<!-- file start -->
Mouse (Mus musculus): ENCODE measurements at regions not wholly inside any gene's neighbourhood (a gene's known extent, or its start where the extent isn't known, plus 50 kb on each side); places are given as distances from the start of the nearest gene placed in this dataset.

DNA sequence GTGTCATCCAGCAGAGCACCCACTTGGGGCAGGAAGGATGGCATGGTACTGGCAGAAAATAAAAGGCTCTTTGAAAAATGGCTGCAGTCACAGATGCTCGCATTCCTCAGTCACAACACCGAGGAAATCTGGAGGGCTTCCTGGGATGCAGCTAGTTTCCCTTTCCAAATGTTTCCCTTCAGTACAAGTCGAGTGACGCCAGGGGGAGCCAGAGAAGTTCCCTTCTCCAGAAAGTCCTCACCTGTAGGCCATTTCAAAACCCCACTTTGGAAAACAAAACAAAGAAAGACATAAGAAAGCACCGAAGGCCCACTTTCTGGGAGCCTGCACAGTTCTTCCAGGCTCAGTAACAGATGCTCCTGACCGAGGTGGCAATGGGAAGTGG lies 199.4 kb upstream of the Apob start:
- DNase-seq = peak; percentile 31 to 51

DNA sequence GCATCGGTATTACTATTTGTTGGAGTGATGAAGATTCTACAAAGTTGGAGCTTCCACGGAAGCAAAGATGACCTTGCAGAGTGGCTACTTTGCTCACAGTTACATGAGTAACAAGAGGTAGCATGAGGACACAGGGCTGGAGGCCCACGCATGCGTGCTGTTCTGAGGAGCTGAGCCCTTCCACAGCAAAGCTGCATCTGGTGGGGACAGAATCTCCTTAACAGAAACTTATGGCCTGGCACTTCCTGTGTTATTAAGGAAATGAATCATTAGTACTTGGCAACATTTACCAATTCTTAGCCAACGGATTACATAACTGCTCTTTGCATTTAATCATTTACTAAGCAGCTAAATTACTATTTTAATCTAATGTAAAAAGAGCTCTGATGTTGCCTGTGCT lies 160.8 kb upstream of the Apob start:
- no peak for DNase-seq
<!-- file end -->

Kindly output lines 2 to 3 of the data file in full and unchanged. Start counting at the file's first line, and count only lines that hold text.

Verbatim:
DNA sequence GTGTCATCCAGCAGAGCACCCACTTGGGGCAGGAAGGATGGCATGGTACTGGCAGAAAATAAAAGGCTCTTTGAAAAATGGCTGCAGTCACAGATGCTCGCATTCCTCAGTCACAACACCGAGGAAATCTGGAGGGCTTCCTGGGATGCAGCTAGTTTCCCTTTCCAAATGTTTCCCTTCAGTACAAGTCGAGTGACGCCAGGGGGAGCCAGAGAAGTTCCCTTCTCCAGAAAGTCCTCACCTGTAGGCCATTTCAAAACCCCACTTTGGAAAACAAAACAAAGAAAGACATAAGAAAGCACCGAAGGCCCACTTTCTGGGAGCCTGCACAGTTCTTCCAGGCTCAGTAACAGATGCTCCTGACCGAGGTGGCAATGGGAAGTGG lies 199.4 kb upstream of the Apob start:
- DNase-seq = peak; percentile 31 to 51